Waterboarding is torture, and torture is not consistent with what we believe in as a nation, regardless of the circumstance. Prosecutors at the Nazi war trials at Nuremberg knew it more than 50 years ago, and many senior intelligence and military officials question its value and morality now.
But President Bush still holds the view that the Central Intelligence Agency and military interrogators shouldn't have their hands completely tied when it comes to suspected terrorists who may harm the U.S. He is promising to veto a bill passed by the Senate last week that would ban the use of waterboarding and other harsh interrogation methods. Every member of Congress should stand up and vote to overturn his defiance of American values.
White House officials insist a ban on waterboarding would force the CIA to shut down its program of enhanced interrogation of terror suspects. When pressed to defend the president's position, White House spokeswoman Dana Perino didn't try to parse the definition of torture - how could she? Gen. Michael V. Hayden, director of the CIA, and Michael McConnell, director of national intelligence, have said they believe waterboarding is torture. Instead, she relied on partisan sniping: "Americans will have to ask themselves, 'Do you trust the intelligence community more than you trust Democrats who are beholden to their left wing?'"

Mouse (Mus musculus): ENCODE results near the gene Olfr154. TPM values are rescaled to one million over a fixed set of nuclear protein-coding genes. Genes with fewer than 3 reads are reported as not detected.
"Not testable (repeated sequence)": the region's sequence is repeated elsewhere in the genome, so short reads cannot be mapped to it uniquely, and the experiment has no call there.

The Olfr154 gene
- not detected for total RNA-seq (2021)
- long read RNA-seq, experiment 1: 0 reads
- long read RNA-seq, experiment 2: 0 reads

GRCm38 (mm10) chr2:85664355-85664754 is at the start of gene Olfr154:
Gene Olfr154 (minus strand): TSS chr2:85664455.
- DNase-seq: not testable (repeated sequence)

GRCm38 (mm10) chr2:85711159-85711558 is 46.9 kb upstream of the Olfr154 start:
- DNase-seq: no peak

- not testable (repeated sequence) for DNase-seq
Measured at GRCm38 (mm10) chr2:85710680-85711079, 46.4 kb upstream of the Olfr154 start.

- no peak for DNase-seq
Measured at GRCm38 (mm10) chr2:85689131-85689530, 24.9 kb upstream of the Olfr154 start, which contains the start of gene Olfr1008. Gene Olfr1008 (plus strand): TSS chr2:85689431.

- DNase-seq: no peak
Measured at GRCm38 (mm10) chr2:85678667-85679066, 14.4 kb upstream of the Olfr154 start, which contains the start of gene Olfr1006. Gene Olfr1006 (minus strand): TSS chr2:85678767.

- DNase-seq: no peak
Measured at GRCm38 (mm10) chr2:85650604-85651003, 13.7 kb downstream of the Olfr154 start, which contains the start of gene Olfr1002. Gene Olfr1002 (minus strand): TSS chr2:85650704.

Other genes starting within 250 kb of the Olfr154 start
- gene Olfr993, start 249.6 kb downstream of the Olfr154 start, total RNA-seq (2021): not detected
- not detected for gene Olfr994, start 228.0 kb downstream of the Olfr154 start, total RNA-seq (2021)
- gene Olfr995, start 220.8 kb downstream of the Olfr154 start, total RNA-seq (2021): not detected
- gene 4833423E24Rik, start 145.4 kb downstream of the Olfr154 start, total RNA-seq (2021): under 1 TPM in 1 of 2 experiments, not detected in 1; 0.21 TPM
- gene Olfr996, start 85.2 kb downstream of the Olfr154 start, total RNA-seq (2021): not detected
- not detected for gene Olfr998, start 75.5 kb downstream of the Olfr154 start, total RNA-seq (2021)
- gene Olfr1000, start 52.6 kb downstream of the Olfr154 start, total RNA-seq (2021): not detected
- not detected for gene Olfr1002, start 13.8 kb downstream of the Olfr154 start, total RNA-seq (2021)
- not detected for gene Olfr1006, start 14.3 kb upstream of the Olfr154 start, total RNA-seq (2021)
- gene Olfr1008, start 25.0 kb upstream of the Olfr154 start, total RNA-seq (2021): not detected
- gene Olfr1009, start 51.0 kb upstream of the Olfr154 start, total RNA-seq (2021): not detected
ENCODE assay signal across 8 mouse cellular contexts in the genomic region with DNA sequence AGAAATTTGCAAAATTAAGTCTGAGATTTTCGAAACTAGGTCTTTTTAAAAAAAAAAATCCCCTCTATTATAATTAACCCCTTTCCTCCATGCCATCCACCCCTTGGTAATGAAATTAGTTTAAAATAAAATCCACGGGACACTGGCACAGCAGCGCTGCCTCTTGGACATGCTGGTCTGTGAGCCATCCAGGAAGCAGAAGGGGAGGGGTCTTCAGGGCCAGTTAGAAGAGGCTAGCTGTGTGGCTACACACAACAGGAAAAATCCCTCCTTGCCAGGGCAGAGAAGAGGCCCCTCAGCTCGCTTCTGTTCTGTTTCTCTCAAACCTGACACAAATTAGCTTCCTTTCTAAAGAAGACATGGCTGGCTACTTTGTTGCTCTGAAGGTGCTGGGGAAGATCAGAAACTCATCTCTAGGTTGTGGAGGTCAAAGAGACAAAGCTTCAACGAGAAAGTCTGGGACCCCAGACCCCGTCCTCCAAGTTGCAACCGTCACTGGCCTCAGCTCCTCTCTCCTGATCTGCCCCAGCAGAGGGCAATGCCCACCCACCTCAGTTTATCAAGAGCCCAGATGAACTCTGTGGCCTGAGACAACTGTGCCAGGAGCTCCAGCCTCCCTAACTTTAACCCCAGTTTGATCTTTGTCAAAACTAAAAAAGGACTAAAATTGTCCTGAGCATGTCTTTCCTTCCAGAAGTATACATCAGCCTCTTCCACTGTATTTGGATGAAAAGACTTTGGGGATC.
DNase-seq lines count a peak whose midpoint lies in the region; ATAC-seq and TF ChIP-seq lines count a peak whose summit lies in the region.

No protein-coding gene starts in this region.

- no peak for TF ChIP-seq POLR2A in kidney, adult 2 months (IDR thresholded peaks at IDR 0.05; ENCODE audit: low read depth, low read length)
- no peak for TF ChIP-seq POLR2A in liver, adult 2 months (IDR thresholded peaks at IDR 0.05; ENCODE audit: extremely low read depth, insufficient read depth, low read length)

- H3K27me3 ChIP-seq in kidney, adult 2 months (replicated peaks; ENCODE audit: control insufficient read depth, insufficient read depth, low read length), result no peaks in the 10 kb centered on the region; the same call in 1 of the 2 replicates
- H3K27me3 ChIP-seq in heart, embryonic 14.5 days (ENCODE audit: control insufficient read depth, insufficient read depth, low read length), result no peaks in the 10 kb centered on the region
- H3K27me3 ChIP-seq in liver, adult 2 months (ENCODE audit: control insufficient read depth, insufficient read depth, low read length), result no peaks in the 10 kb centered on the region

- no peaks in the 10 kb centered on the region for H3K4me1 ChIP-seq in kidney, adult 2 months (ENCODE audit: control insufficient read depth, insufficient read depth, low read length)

Sen. John McCain, who was tortured in Vietnam, said he voted against last week's bill because Congress had passed an effective ban on torture in the 2006 Detainee Treatment Act. But Mr. Bush undermined that ban with an accompanying signing statement.
Senators McCain, Barack Obama and Hillary Clinton all have declared themselves opposed to torture. All three should lead a principled bipartisan challenge to a Bush veto.
The torture issue is likely to end up before the Supreme Court now that the government is preparing to try six Guantanamo detainees, including the alleged mastermind of the 9/11 attacks, who had been a victim of waterboarding. That possibility was foreshadowed frighteningly last week when, in a BBC radio interview, Justice Antonin Scalia said torture might be justified in some instances.
In the government's case against Khalid Sheikh Mohammed and five other leading terror suspects, charges that could bring a death penalty, military lawyers have refused to rule out using evidence gained through torture.
An appeal to the Supreme Court challenging that strategy could mean more than a life or death decision for one or more of the defendants. It will also test the fundamental values of the American system of justice.
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